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Role of gene body methylation in acclimatization and adaptation in a basal metazoan

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dc.contributor University Of Texas System
dc.contributor Univ Texas Austin
dc.contributor Australian Inst Marine Sci
dc.contributor Dept Integrat Biol
dc.contributor Australian Institute Of Marine Science
dc.contributor University Of Texas Austin
dc.contributor.author MATZ, MIKHAIL V.
dc.contributor.author DIXON, GROVES
dc.contributor.author BAY, LINE K.
dc.contributor.author LIAO, YI
dc.date.accessioned 2019-01-20T18:25:07Z
dc.date.accessioned 2019-01-20T18:25:07Z
dc.date.accessioned 2019-05-09T01:24:54Z
dc.date.available 2019-01-20T18:25:07Z
dc.date.available 2019-01-20T18:25:07Z
dc.date.available 2019-05-09T01:24:54Z
dc.date.issued 2018-12-26
dc.identifier.citation Dixon G, Liao Y, Bay LK, Matz MV (2018) Role of gene body methylation in acclimatization and adaptation in a basal metazoan. Proceedings of the National Academy of Sciences of the United States of America 115(52): 13342-13346
dc.identifier.issn 0027-8424
dc.identifier.uri http://epubs.aims.gov.au/11068/14936
dc.description.abstract Gene body methylation (GBM) has been hypothesized to modulate responses to environmental change, including transgenerational plasticity, but the evidence thus far has been lacking. Here we show that coral fragments reciprocally transplanted between two distant reefs respond predominantly by increase or decrease in genome-wide GBM disparity: The range of methylation levels between lowly and highly methylated genes becomes either wider or narrower. Remarkably, at a broad functional level this simple adjustment correlated very well with gene expression change, reflecting a shifting balance between expressions of environmentally responsive and housekeeping genes. In our experiment, corals in a lower-quality habitat up-regulated genes involved in environmental responses, while corals in a higher-quality habitat invested more in housekeeping genes. Transplanted fragments showing closer GBM match to local corals attained higher fitness characteristics, which supports GBM's role in acclimatization. Fixed differences in GBM between populations did not align with plastic GBM changes and were mostly observed in genes with elevated FST, which suggests that they arose predominantly through genetic divergence. However, we cannot completely rule out transgenerational inheritance of acquired GBM states.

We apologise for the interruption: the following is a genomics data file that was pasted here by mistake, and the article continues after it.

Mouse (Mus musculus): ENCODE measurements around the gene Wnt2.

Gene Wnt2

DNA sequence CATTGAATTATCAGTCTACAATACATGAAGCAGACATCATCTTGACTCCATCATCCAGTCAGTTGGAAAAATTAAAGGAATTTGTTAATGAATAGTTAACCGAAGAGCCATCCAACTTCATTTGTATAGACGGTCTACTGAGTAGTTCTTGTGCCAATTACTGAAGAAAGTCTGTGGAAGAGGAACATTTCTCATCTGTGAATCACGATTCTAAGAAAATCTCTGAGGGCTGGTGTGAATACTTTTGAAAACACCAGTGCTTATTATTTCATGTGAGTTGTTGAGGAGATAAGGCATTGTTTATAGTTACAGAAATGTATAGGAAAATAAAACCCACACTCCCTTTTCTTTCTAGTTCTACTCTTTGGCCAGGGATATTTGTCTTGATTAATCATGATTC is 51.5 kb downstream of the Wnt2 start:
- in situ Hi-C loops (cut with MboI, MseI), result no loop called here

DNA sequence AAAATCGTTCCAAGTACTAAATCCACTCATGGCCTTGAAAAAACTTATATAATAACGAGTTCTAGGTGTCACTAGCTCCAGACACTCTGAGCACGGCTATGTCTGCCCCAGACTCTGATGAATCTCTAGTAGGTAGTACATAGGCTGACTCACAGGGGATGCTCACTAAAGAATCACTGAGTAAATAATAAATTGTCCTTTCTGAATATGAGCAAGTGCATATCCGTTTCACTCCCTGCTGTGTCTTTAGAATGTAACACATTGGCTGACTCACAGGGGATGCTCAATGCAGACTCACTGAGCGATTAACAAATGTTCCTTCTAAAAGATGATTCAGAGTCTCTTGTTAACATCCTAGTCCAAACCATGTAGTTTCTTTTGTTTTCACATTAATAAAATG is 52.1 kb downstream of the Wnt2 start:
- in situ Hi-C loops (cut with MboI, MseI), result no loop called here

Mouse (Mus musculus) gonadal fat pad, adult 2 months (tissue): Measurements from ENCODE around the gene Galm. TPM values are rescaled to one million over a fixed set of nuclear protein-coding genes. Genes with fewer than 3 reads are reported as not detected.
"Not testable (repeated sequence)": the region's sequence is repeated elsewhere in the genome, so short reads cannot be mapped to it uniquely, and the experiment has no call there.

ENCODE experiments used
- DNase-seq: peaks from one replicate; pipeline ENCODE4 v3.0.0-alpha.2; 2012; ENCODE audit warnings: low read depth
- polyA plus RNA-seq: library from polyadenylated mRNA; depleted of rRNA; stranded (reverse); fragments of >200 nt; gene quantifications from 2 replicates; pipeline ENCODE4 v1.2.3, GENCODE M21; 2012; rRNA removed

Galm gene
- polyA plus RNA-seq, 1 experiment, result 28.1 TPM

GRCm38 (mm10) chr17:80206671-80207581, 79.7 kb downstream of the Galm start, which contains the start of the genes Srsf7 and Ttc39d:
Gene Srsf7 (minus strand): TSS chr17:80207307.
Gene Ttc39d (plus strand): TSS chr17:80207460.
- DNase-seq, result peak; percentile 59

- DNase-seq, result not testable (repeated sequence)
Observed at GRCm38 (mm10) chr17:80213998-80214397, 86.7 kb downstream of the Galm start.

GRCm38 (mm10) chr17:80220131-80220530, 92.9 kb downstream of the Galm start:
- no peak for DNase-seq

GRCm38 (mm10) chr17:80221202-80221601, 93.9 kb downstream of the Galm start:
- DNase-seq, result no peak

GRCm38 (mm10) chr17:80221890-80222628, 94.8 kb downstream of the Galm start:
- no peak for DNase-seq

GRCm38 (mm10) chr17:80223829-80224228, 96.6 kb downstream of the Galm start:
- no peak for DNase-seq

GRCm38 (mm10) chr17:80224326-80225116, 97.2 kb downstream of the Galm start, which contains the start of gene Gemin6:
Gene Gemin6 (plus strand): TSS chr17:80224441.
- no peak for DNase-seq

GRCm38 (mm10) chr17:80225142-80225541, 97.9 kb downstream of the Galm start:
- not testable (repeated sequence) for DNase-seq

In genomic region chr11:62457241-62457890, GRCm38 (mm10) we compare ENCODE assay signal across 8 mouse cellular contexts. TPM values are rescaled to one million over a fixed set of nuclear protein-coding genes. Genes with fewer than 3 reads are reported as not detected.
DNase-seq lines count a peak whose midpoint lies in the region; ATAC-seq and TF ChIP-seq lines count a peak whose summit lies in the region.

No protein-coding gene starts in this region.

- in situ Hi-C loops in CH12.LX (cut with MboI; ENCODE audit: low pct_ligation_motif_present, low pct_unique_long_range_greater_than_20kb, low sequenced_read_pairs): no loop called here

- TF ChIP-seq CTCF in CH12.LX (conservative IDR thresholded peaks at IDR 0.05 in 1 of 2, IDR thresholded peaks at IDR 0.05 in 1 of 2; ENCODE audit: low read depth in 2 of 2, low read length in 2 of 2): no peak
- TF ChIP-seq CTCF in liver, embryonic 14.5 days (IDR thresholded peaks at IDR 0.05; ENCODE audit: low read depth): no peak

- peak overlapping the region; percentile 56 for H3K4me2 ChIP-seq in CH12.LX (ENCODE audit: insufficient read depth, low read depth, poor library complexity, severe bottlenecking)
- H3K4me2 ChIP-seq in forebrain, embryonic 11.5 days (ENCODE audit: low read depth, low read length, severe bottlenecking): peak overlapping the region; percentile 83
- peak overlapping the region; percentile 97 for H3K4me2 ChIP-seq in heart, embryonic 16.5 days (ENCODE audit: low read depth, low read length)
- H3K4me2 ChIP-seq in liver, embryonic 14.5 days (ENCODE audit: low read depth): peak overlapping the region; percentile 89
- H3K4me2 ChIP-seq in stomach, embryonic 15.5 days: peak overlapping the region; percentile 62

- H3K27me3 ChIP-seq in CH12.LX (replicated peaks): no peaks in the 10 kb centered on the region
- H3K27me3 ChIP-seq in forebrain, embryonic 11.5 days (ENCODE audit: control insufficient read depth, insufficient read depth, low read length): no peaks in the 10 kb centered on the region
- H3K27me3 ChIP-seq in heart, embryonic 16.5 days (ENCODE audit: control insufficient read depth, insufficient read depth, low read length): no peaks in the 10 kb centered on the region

dc.language English
dc.subject Reciprocal
dc.subject Intragenic Dna Methylation
dc.subject Dna Methylation
dc.subject Fitness
dc.subject Science & Technology - Other Topics
dc.subject Genome
dc.subject Epigenetics
dc.subject Multidisciplinary Sciences
dc.subject Wide Patterns
dc.subject Association
dc.subject Coral
dc.subject Transplant
dc.subject Climate
dc.subject Gene Expression
dc.title Role of gene body methylation in acclimatization and adaptation in a basal metazoan
dc.type journal article
dc.identifier.doi 10.1073/pnas.1813749115
dc.identifier.wos WOS:000454302600079


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